Single-Family Rental Market: Hot, Hot, Hot
Single-Family Rental Market

Single-Family Rental Market: Hot, Hot, Hot

2 years ago 0 0 1025

If you would have asked me seven to eight years ago whether the Single-Family Rental (SFR) market would be hot in 2021, I would have replied with a confident no. But as Baby’s Father says in “Dirty Dancing,” “When I’m wrong, I say I’m wrong.”

While many markets and industries across the globe took major nosedives during the pandemic, this market did not. In fact, the pandemic seemed to “super-charge” the growth of the SFR market. And that growth does not appear to be slowing down anytime soon.

Single-Family Rental Market Origins

In the 2009 Recession, big funds bought foreclosed homes from lenders to rent, figuring they would buy cheap, lease in the short-term, and sell at a substantial profit. What actually happened is they determined there is a lucrative market for single-family rentals—all they had to do was figure out how to manage them effectively. Hence, the birth of the SFR market.  

This trend was accelerated by a few converging events:

  1. COVID-19, which induced people to seek more space in the suburbs
  2. Pent-up demand of millennials with growing families, who had delayed purchasing their first homes
  3. Rising cost to purchase a new home and the lack of a required down payment

Historically, this business has rested in the hands of entrepreneurs, folks who owned three to four rental properties, often self-managed. Now, investment funds are not only buying single-family homes to rent in large numbers, but they also are developing entire single-family home communities for rent with multi-year leases more typical of commercial properties.

Why Are Single-Family Rentals Popular?

Think about it. A family wants to live in a good school district, in a neighborhood with amenities like a pool, community center or dog spa, but doesn’t have a down payment. Here’s their perfect solution.

Honestly, the atmosphere is ripe for this market to grow. The percentage of owners to renters in the US is steadily declining, in some part due to “rising house prices and increased demand for homes,” according to a recent GlobeSt. article. The SFR market seems to be a good alternative.

SFR Market Growth is Happening

The statistics tell the SFR story: the National Association of Home Builders (NAHB) reports that “56% of the gains in rental housing stock from 2005 to 2015 were due to single-family homes.” And 2020 saw 50,000 new single-family homes built.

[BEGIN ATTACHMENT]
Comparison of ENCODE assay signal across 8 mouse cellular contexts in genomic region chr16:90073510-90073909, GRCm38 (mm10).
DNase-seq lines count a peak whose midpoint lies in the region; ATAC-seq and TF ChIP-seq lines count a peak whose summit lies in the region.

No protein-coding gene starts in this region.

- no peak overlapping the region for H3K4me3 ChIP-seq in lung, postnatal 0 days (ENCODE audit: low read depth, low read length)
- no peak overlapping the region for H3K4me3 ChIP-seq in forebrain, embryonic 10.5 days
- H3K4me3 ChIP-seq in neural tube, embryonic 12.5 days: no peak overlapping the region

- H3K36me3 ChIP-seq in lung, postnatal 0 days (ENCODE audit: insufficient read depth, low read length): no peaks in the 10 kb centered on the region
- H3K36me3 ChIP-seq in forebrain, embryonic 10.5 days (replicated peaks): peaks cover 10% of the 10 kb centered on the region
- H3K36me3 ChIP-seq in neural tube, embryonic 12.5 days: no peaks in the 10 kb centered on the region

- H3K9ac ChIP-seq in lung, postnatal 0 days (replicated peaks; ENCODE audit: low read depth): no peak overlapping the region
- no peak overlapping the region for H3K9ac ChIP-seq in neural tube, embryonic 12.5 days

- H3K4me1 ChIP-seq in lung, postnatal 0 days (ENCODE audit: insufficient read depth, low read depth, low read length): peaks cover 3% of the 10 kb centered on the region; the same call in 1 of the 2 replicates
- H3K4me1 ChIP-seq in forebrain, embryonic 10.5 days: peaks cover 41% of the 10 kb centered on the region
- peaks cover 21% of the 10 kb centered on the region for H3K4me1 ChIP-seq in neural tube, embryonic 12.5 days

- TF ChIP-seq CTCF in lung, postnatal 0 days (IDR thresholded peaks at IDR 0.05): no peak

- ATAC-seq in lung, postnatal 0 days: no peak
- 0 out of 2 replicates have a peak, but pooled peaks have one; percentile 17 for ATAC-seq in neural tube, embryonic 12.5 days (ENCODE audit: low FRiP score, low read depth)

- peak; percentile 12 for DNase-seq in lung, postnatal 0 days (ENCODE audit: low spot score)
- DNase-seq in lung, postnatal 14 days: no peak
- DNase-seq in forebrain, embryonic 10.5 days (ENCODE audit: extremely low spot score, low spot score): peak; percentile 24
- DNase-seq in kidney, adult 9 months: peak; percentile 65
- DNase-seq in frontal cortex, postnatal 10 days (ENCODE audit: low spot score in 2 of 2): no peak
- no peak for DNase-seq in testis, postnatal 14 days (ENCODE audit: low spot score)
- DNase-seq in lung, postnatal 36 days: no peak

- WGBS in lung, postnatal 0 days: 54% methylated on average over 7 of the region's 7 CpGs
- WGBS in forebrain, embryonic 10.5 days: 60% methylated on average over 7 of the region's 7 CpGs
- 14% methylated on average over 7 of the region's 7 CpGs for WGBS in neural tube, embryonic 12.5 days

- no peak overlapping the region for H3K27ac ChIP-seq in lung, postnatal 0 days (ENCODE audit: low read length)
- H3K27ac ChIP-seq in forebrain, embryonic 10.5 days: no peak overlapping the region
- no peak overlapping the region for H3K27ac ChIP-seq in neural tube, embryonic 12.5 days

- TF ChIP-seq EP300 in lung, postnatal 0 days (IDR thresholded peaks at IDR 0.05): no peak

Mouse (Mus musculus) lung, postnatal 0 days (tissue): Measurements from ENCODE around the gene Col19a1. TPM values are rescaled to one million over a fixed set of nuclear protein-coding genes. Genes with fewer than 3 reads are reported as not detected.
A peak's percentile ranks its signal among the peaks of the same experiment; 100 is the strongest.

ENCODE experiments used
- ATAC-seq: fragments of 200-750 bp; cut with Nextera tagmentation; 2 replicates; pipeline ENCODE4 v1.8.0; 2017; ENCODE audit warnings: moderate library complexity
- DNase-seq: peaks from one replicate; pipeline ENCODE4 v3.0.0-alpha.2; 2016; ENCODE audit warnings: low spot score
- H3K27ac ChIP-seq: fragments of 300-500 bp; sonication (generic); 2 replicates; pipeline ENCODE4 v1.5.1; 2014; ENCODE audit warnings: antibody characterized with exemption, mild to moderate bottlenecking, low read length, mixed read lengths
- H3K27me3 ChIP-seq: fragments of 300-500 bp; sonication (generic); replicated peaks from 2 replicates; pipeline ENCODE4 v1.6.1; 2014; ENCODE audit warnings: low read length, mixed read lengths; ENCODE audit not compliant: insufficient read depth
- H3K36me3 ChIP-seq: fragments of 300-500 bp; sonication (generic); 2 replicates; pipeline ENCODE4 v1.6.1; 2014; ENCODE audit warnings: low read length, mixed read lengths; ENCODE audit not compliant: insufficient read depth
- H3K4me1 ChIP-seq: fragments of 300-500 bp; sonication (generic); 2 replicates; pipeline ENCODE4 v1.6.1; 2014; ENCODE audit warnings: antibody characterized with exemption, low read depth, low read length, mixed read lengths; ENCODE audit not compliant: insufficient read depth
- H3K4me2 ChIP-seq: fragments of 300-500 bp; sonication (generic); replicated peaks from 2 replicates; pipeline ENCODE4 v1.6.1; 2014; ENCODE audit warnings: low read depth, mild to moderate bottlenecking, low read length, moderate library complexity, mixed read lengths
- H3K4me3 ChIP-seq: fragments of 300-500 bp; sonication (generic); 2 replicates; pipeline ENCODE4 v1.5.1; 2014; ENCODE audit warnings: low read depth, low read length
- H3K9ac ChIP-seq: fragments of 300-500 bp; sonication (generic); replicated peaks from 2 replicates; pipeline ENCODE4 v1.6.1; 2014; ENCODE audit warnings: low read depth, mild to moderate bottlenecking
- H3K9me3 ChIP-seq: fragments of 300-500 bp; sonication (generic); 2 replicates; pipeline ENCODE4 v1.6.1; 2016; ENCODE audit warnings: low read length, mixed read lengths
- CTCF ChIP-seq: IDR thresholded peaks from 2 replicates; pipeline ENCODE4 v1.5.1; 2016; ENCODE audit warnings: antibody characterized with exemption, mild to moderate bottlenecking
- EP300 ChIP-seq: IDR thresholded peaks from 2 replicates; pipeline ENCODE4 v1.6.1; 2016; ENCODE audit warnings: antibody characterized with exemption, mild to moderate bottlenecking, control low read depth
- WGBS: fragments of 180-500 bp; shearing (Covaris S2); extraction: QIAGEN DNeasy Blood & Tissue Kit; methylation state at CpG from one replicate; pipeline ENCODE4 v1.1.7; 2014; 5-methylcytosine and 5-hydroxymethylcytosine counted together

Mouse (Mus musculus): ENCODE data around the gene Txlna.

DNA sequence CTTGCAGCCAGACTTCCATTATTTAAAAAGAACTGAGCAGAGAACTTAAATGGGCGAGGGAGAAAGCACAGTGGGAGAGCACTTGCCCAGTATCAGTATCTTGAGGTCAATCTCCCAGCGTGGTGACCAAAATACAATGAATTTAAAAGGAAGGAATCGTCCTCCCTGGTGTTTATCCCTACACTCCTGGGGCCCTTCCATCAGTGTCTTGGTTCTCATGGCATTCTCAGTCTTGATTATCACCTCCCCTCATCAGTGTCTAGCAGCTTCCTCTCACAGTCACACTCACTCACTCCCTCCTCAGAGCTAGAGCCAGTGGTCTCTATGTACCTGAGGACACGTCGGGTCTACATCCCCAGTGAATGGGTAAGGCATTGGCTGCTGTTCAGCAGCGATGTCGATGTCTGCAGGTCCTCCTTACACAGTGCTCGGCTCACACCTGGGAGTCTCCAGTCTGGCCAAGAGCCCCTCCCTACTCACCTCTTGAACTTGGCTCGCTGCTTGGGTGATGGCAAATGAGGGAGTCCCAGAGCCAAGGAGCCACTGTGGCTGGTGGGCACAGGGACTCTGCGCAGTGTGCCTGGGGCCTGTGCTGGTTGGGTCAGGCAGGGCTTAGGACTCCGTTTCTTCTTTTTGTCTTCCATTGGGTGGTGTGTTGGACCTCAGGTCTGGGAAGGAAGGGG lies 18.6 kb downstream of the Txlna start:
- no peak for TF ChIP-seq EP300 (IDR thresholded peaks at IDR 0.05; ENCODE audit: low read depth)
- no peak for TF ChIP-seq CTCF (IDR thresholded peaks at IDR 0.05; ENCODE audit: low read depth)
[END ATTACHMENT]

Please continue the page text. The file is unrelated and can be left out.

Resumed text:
SFR Examples

  • National builder Lennar Corp. showed its commitment to the SFR market with its launch of the $4 billion Upward America Venture.
  • Multifamily Executive features AHV Communities’ Vickory Grove, an intentional 82-home, single-family rental community in San Antonio. Homes are 1,542 to 1,988 square feet, with rents from $1,900 to $2,400.
  • Atlanta-based Range Water Real Estate has launched an innovative build-to-rent single-family platform known as Storia℠.

Potential Stumbling Blocks

Government Restrictions

At some point, local municipalities might say time-out. Many already limit apartment growth. The SFR community complies with zoning because ordinances don’t address how the property is occupied. Therefore, the SFR market is semi-protected because while some jurisdictions won’t allow apartments, there are no restrictions on single-family rentals.

What will the NIMBY (not in my backyard) crowd demand when they realize this is happening?

Impact on Home Value

If you have a community that has a combination of owners and renters, how does that impact the long-term value of the home? Will owners want to continue living in a transient neighborhood? Will value drop with more renters? Already many condominiums and neighborhood associations limit the number of units that can be rented or prohibit this. It seems to me there will be some pushback.

Impact on Apartment Market

I’ve also considered how the SFR market will impact the apartment market. The present trend has been to focus on 1- and 2-bedroom units, but maybe the SFR trend will force a reconfiguration of apartment unit mixes. With growing families and the desire for more space, the market might just start to prefer larger units with more than 1 bedroom.

Should I Invest in Single-Family Rentals?

Lenders and investors appear very bullish in the SFR market due to the demand and resiliency its shown, especially during the pandemic. The Family Office Real Estate Newsletter, distributed by DJ Van Keuren, claims SFR is a “market that can produce double-digit returns” for Family Offices.

Honestly, I think it is still early in the cycle of this product type. As is usually the case, those who jumped in early are probably doing well. As the field gets crowded and prices rise, making money becomes tougher. And at some point, the “for sale” housing market will cool, and the supply will increase.

When that happens, will the shift from ownership to rental slow or reverse? We shall see.

Stan’s SFR Takeaway

While I am uncertain how this new concept will playout, the housing paradigm has shifted, and the SFR market is here to stay. Like all other investment options, there will be good opportunities and not so good ones. Investors need to stick with the fundamentals: good, well-capitalized sponsors, good product, good location, and growing markets.

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